There's a reason why "Idol" hopeful Gabrielle has a trash bag in front of her -- she's sick thanks to the flu making its rounds among contestants.
"American Idol" is generally a tame show, appropriate viewing for all ages. But the group performances in Hollywood are always an exception to that feel-good atmosphere, and never more so than this year.
Group day is when “Idol” channels its inner “Survivor,” studying how alliances form and disintegrate, and pushing the performers to their physical and mental limits. It’s the one time where it lets the audience know how difficult and stressful it is to succeed on the show.
In addition to the usual screaming, crying and contestants failing to play well with others, this season's week in Hollywood also featured medical drama. Symone Black provided the first cliffhanger of the season when she fainted and fell off the stage on the Feb. 8 episode. The situation made worse to many because it came right after DVRs cut off. (This just in: "Idol" does not care about DVR viewers.) Anyone concerned about Black’s health had to wait until the next night to find out she was OK.
That caused much outrage, as did last Thursday’s focus on singers struggling with an illness that made trash cans a hot commodity so people would have something to vomit into. In sickness and in health may apply to married couples, apparently, but not to the “Idol” audience, according to some.
Granted, throwing up never makes good television. But the extent of the "Idol" Plague also shows how deadly serious everyone takes the competition. The hopefuls are clearly desperate not to miss out on their big chance, even if their bodies revolt.
Was any of it a big deal? Not really, but it hearkened back to the good old days when “Idol” could get some easy national attention by making fun of an unattractive auditioner or two. It got people talking about the show for the first time all season, and for things that in the big picture were minor issues.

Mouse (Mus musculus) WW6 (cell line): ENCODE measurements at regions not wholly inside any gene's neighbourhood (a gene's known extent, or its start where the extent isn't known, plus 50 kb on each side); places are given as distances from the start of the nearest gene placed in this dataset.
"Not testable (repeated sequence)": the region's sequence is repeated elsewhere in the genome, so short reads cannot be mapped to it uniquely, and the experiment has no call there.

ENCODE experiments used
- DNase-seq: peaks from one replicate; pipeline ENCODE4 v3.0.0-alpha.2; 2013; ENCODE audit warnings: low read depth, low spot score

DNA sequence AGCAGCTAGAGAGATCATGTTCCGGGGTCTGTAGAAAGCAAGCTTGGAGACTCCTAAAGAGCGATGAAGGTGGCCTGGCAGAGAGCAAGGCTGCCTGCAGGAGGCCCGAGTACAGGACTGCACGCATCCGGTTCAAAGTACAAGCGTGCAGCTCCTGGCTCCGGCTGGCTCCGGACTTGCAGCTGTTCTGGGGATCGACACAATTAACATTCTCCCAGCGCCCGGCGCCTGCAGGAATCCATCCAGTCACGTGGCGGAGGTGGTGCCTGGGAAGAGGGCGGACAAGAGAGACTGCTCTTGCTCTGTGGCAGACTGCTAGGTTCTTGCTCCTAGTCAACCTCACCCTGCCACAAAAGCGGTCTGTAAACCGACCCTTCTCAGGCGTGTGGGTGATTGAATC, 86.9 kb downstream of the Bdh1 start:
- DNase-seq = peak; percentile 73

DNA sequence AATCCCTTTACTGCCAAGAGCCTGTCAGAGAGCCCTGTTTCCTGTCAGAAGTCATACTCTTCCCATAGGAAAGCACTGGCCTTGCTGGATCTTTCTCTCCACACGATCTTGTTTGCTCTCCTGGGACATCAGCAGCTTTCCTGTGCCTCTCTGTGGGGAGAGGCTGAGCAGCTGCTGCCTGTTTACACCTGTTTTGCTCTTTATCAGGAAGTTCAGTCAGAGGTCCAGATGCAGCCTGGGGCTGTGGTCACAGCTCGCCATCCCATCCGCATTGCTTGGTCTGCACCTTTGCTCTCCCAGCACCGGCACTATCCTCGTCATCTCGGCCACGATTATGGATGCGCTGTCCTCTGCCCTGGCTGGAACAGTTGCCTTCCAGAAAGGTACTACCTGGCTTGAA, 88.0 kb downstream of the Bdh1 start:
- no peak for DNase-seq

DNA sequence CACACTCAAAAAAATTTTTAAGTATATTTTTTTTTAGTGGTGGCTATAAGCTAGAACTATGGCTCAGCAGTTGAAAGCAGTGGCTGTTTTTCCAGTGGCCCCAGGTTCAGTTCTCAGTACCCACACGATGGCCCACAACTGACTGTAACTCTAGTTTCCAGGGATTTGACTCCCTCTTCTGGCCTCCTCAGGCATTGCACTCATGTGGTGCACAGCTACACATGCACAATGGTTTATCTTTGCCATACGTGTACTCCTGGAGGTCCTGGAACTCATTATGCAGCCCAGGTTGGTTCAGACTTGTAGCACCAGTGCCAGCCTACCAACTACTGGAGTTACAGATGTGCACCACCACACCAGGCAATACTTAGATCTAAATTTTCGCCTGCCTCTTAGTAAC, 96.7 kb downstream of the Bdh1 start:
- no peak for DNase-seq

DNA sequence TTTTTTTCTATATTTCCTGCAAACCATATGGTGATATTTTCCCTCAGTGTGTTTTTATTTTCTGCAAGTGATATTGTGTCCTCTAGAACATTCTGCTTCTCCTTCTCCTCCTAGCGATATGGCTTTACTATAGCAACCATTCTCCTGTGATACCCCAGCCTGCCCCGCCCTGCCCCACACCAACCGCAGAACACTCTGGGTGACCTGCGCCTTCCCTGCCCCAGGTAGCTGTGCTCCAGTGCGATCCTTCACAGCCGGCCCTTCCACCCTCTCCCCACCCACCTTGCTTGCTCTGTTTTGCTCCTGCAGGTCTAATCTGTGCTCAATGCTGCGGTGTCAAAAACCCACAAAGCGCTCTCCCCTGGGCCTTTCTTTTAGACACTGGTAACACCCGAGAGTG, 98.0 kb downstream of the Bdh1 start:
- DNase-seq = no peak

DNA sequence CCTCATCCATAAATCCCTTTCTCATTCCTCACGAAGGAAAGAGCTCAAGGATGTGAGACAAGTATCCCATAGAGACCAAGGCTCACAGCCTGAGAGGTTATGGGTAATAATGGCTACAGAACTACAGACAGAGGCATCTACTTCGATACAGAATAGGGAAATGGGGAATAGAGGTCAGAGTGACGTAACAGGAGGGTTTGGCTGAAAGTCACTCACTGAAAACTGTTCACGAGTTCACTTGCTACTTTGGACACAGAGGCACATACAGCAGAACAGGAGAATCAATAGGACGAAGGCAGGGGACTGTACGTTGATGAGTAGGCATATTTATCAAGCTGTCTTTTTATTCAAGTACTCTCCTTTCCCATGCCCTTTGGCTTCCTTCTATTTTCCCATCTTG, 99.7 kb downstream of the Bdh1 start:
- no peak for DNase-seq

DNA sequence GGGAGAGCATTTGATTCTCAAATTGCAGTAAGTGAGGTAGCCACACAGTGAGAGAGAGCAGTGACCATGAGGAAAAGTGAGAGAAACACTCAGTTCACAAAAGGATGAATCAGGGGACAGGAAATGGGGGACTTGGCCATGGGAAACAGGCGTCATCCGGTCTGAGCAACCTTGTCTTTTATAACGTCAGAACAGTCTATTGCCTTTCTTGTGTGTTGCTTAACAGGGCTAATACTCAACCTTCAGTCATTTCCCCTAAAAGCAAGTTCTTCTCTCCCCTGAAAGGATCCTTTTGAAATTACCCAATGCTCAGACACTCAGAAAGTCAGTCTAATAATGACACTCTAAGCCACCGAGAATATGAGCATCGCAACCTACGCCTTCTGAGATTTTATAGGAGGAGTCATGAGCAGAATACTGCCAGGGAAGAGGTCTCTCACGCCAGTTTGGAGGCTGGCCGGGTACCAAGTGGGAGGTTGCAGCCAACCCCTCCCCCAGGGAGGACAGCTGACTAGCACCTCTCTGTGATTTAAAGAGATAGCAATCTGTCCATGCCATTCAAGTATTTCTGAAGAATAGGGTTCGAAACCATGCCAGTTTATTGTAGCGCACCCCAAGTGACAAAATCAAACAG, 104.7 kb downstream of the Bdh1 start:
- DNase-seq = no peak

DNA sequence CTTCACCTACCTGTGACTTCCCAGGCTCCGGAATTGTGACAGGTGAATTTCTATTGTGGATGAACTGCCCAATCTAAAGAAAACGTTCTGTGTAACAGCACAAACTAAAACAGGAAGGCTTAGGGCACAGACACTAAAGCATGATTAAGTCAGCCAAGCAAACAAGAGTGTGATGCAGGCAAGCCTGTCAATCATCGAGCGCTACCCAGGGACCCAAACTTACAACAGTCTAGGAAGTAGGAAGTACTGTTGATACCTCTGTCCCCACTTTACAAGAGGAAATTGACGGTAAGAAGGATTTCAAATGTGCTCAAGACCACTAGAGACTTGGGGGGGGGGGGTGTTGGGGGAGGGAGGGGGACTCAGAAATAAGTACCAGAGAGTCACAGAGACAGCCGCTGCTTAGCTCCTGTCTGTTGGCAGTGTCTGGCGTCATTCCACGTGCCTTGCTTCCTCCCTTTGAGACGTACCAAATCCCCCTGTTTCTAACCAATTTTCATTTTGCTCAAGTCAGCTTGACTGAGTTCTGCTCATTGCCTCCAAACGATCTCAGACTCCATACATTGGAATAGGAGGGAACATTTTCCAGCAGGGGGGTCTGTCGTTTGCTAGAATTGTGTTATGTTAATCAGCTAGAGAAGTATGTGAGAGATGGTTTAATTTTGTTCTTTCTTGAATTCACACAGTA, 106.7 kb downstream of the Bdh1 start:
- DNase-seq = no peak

Black was fine, and in fact made it back later that evening for group night. That was no surprise. Despite Steven Tyler’s initial medical diagnosis, her head did not take the brunt of the fall, the cameraman nearly caught her and it wasn’t a long drop.
Surely, the footage of her fall from grace embarrassed her. But the show has never been shy about making teenagers cry and airing the footage, and if you think about it, that makes sense. These kids really want to succeed and will do anything to get there, even if it means sacrificing their health, sleep and self-esteem. Showing the audience that side of the competition now makes everyone realize what the eventual winner has gone through when the confetti drops in May.
Did you think "Idol" went too far showing Symone's fall and and other contestants getting so ill? Or does it all just prove how much the hopefuls want this opportunity? Share your thoughts on our Facebook page.
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